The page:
Grad students today are the worst

Complaining about the latest dysfunctional generation is a familiar pastime and no one should be surprised to find similar cranky exposes leaking out of Vice. Drew Brown’s piece about how undergrads today are the worst is one of many recent attempts to discuss the problem with today’s undergrads and higher education more generally. But come on, are undergrads really the worst?

I propose an alternative perspective: grad students are the worst. Maybe. Here’s the thing: it’s not just the intellectual culture of young people you have to worry about. You also have to worry about the poorly trained and pitifully misused wunderkinds that decide to pursue graduate studies.

As a PhD candidate preparing to work as a contract instructor, I am all too familiar with the drudgery and myriad frustrations of being a TA, but as much as I empathize with the plight of the baby intellectual, I have much more compassion for the lowly undergrad. Undergrads have good excuses for being distracted, feeling self-important, or numbed by the inanity of coursework. Graduate students, however, have fewer excuses for bringing the suck to the classroom.

Can we really fault 19 and 20 year olds for not giving a damn about the political inclinations of 18th century French Revolutionaries or the fascinating “lived-experiences” of immigrant nurses in Australia? Throw in a sprinkling of post-​neoliberal regulatory subjectivities, postcolonial discontent surrounding modernity, and Foucauldian “carceral archipelago” of something or other, and you have a heady mix of unpalatable and likely unthinkable slop that our future professionals are supposed lick up with joy. Bloody hell, their brains haven’t even finished developing!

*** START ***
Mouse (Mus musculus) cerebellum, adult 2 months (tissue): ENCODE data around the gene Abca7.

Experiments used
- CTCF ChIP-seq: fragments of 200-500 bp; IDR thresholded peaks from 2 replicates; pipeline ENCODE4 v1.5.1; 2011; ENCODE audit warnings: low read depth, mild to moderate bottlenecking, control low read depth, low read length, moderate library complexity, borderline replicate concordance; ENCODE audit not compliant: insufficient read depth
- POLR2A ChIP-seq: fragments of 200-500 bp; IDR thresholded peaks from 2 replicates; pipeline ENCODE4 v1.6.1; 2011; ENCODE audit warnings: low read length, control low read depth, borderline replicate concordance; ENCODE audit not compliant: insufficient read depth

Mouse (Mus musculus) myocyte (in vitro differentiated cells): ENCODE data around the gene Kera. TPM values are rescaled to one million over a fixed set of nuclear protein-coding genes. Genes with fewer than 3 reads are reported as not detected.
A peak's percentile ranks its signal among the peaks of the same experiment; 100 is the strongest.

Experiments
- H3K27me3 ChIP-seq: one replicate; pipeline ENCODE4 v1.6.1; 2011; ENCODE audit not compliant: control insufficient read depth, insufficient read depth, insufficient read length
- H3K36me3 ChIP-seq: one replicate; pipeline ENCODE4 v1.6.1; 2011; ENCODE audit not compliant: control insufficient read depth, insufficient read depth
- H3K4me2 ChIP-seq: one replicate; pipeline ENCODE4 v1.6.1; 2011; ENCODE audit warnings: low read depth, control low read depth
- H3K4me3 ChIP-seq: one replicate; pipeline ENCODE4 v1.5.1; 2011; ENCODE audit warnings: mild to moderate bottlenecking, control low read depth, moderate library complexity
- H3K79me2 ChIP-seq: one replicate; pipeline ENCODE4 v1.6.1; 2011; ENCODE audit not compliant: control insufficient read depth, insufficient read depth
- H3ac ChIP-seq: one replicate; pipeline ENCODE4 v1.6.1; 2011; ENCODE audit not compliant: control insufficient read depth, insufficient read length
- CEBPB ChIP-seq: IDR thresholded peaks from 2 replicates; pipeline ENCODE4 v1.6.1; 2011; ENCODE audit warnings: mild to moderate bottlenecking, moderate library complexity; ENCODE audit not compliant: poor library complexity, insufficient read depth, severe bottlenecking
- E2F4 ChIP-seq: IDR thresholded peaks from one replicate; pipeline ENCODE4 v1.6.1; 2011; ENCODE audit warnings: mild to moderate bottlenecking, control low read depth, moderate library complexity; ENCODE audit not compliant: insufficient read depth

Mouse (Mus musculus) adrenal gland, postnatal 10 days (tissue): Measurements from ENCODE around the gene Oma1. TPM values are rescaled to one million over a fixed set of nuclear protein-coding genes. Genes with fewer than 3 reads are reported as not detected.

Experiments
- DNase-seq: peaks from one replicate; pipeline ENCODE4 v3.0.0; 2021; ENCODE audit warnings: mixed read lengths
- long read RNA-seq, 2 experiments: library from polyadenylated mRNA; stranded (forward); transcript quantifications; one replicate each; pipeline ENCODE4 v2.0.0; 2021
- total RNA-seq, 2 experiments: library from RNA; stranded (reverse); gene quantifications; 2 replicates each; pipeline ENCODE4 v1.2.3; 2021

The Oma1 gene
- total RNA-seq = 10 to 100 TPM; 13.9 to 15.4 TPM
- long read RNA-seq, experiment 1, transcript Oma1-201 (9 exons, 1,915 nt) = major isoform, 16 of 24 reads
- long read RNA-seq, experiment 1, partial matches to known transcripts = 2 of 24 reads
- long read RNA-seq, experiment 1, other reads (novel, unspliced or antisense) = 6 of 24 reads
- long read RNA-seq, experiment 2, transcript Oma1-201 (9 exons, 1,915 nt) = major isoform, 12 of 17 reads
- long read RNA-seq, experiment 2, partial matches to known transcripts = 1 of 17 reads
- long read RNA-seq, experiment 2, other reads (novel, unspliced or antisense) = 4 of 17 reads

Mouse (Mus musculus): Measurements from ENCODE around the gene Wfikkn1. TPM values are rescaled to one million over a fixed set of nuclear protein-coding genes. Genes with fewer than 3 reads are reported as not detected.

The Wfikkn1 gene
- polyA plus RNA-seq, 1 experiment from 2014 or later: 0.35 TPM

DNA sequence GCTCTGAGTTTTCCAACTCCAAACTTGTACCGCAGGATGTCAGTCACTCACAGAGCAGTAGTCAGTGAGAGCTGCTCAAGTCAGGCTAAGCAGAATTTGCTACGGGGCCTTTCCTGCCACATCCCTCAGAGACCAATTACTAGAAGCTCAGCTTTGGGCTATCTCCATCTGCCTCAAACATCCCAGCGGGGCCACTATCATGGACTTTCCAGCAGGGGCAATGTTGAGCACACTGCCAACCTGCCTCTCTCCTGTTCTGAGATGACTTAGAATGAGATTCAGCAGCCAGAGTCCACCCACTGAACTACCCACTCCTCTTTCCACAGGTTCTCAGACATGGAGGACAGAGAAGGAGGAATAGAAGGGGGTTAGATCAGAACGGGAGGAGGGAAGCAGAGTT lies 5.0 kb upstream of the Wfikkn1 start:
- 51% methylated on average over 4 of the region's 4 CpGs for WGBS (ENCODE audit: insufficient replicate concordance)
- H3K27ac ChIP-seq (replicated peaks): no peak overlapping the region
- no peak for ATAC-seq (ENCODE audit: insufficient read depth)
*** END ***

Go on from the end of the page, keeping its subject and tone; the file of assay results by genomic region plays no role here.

I’m of course drawing a caricature of higher ed. There’s a lot of good stuff in there, but it doesn’t really matter what’s being taught: the approach is largely the same. Graduate students either excel at being too eager to the point of hysteria, or they massage their sometimes decade long indentured servitude into a tortuous presentation style reminiscent of the Economics Teacher in Ferris Bueller’s Day Off.

We could blame the university for not training graduate students well, but what exactly are they supposed to do with the poor dredges and cast offs of society? If not for our big brains and sour dispositions most of us would be better off as sign-holders or embarrassing mascots for youth baseball teams.

Look, I love my job—to the extent that I actually have one—but let’s get real about something. Higher education is a business transaction. This didn’t creep up on us suddenly. It has been that way for a long time. Students are consumers, and I am not surprised that they aren’t driven to furnish the intellectual life of the West with a new kind of aristocracy. Heck, even graduate students are disconnected from the so-called “life of the mind,” tending more towards preaching than encouraging inquiry and critical thinking.

The Academy might be a mess, but its issues are symptomatic of a larger and much more complex problem than undergraduates not accepting free beer from a Newfoundlander. Go ahead and point your finger at capitalism, but leave the undergraduates out of it. If they want to pay to extend their childhood and occasionally read a good book, then let them. Maybe that distracted “failure” lost in the turmoils of late adolescence drops out and writes a bestselling novel. Who knows? Our jobs as educators is to reach the people we can reach and that should be more than enough.